Pesticide contamination of Nassau County's public supply wells is not a major problem. Of the 105 pesticides and metabolites that were analyzed in 2001, 6 were detected in Nassau County public supply wells. Only 1 well exhibited a pesticide detection that exceeded a pesticide Maximum Contaminant Level (MCL) [Ethylene dibromide (EDB)]. This well has a history of EDB detections and, since 1998, utilizes granular activated carbon (GAC) filtration.
In 2001, samplings of the source water by Nassau County Department of Health (NCDH) revealed pesticide detections in 8 of 66 (12%) public supply wells tested. TCPA (tetrachloroterephthalic acid), a Dacthal metabolite, was the most frequently detected pesticide compound during the 2001 phase of the study.
Pesticide or pesticide degradation products were present in 5 of the 7 golf course irrigation wells tested. No detections exceeded a pesticide-related drinking water standard. The fungicide Metalaxyl was the most commonly detected compound, being found in 3 of the shallow irrigation wells tested.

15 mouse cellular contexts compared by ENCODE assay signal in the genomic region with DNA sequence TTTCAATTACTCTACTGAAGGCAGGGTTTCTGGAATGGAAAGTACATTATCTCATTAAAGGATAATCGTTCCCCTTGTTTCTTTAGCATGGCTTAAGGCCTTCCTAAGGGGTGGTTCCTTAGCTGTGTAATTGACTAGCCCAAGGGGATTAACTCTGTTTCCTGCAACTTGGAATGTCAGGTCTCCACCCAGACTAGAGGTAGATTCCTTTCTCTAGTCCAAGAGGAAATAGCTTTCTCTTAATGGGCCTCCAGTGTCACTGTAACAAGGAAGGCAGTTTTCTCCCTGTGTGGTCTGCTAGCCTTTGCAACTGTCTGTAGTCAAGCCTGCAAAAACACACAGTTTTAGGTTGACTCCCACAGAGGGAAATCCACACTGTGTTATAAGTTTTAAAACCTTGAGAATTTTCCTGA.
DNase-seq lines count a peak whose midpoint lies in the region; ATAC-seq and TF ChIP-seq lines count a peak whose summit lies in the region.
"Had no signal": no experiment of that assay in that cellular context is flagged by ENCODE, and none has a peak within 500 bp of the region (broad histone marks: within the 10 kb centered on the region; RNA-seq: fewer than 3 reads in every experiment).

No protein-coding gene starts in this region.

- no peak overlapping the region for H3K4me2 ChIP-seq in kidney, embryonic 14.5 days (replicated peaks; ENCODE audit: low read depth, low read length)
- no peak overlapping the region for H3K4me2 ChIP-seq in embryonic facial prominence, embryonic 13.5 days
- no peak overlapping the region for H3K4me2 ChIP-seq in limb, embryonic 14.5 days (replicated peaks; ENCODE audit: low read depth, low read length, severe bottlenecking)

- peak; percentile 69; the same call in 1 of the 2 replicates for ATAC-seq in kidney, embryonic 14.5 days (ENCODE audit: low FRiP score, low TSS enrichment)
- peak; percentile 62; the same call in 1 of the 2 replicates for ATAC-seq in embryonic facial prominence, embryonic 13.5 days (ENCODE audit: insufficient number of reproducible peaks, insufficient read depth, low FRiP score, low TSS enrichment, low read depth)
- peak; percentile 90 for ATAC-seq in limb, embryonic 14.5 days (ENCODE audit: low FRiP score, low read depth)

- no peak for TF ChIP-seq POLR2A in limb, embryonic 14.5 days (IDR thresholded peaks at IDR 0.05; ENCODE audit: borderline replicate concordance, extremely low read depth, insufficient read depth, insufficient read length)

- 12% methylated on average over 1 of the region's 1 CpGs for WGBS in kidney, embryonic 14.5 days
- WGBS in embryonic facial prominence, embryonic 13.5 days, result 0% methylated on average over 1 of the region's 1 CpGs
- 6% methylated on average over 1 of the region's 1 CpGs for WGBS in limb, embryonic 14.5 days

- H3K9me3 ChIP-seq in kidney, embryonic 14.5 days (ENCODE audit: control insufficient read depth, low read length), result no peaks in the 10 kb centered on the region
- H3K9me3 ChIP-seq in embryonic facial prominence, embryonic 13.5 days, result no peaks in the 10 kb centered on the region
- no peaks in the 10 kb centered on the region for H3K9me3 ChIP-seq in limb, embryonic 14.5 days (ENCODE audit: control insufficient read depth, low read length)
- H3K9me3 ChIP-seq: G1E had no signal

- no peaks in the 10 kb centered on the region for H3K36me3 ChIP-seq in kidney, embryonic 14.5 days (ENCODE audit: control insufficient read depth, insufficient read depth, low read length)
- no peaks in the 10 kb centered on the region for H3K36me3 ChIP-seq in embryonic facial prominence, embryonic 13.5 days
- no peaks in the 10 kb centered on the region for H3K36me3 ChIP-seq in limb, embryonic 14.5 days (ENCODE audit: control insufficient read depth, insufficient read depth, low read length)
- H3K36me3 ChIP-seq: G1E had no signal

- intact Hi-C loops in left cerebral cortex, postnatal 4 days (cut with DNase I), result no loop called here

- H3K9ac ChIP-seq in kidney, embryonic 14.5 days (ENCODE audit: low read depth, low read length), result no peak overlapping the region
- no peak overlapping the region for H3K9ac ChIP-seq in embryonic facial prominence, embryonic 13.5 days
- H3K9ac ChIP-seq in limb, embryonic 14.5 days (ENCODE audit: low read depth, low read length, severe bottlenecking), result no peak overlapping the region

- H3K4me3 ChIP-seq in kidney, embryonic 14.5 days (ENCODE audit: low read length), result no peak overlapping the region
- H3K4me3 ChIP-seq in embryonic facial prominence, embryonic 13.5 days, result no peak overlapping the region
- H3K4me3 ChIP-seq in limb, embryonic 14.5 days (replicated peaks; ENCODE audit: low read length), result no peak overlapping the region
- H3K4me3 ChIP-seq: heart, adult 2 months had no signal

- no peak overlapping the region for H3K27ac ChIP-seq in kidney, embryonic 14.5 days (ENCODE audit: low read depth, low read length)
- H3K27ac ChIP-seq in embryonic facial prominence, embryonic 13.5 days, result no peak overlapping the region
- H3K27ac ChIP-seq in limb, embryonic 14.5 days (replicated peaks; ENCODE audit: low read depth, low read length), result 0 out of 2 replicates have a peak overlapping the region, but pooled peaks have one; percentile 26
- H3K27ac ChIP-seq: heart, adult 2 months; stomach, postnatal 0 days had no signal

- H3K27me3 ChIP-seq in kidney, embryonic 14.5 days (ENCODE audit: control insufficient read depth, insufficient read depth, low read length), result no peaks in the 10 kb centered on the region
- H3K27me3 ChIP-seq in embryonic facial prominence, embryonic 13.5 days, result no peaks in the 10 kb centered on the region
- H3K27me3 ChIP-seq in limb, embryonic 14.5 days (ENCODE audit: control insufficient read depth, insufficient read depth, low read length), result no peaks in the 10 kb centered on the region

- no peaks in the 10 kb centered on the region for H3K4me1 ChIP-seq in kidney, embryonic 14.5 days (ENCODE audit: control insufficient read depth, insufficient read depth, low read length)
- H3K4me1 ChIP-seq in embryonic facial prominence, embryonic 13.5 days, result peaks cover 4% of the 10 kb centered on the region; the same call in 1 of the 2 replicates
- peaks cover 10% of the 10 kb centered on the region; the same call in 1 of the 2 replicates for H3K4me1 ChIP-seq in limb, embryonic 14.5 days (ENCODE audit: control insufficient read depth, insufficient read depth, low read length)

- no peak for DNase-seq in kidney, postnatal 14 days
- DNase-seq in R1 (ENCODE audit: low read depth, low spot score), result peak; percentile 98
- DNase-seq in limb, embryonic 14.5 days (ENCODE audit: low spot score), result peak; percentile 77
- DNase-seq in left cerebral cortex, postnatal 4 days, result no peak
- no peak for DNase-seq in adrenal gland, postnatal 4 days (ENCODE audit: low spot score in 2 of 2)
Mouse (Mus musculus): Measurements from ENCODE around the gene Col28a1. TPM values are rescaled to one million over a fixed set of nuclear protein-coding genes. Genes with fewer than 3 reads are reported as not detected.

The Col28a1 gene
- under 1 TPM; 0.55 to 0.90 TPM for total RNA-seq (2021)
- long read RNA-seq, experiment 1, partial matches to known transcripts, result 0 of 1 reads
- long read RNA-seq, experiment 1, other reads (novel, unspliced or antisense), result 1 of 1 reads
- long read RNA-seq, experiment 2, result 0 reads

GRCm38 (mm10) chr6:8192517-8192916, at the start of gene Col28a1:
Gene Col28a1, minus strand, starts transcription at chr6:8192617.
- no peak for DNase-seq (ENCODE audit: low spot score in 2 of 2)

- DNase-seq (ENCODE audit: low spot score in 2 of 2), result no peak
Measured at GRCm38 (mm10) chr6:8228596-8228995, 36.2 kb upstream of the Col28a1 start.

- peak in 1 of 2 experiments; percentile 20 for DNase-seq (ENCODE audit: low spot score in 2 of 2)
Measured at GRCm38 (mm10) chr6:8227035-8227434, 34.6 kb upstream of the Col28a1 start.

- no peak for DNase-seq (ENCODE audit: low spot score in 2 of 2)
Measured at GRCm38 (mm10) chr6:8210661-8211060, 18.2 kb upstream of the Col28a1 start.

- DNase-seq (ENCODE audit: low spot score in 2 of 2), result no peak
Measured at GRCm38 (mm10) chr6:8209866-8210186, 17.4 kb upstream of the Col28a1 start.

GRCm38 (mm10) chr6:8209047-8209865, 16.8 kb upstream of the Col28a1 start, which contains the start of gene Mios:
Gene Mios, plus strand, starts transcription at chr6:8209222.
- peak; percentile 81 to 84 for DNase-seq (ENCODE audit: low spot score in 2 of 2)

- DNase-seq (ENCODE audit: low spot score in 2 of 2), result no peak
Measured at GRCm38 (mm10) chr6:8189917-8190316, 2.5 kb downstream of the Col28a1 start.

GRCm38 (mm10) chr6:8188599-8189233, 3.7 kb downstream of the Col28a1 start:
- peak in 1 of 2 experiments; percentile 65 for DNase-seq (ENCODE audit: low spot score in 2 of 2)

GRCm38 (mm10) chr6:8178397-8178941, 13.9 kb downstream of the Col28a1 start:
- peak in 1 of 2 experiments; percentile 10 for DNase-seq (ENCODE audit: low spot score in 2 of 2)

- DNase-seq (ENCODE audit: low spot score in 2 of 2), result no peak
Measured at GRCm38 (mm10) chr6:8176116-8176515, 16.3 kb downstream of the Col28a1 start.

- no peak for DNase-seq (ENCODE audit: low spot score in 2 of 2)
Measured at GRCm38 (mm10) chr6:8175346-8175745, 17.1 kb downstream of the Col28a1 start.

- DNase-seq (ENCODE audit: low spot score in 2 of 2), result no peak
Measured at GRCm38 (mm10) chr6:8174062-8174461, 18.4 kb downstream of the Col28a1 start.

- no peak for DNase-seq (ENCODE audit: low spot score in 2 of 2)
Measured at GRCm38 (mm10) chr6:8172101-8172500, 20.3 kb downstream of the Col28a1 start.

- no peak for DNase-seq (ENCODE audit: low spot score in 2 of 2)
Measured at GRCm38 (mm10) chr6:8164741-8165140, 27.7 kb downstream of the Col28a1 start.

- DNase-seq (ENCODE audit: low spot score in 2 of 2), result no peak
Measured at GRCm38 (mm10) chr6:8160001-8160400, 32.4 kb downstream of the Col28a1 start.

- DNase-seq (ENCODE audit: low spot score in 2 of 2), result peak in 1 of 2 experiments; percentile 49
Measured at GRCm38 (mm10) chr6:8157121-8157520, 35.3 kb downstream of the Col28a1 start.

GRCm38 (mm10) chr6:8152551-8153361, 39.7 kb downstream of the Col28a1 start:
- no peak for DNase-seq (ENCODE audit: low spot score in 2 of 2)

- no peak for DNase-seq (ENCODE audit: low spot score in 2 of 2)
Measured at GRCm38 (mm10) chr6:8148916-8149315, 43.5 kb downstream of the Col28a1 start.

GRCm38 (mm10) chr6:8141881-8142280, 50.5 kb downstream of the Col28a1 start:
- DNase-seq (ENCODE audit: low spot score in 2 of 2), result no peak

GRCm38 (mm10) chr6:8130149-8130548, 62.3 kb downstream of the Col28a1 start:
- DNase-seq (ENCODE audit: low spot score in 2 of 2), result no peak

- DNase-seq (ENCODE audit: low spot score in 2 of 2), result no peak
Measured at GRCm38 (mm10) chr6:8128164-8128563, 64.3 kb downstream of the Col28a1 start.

Sampling in 2001 revealed perchlorate detections in 9 of the 60 (15%) public supply wells sampled in Nassau County. There were no perchlorate detections in the 7 shallow irrigation wells tested.
There were no detections of the metals arsenic and cadmium in any public supply well or golf course irrigation well tested. These metals were used in pesticide formulations in the past and their detection can be attributed to pesticide leaching.
Many of the samples collected for this monitoring program were collected in areas of known or suspected pesticide contamination (i.e., high-risk areas). The results, therefore, are representative only of the specific locales tested and should not be considered necessarily representative of ground water quality in other areas of Nassau County.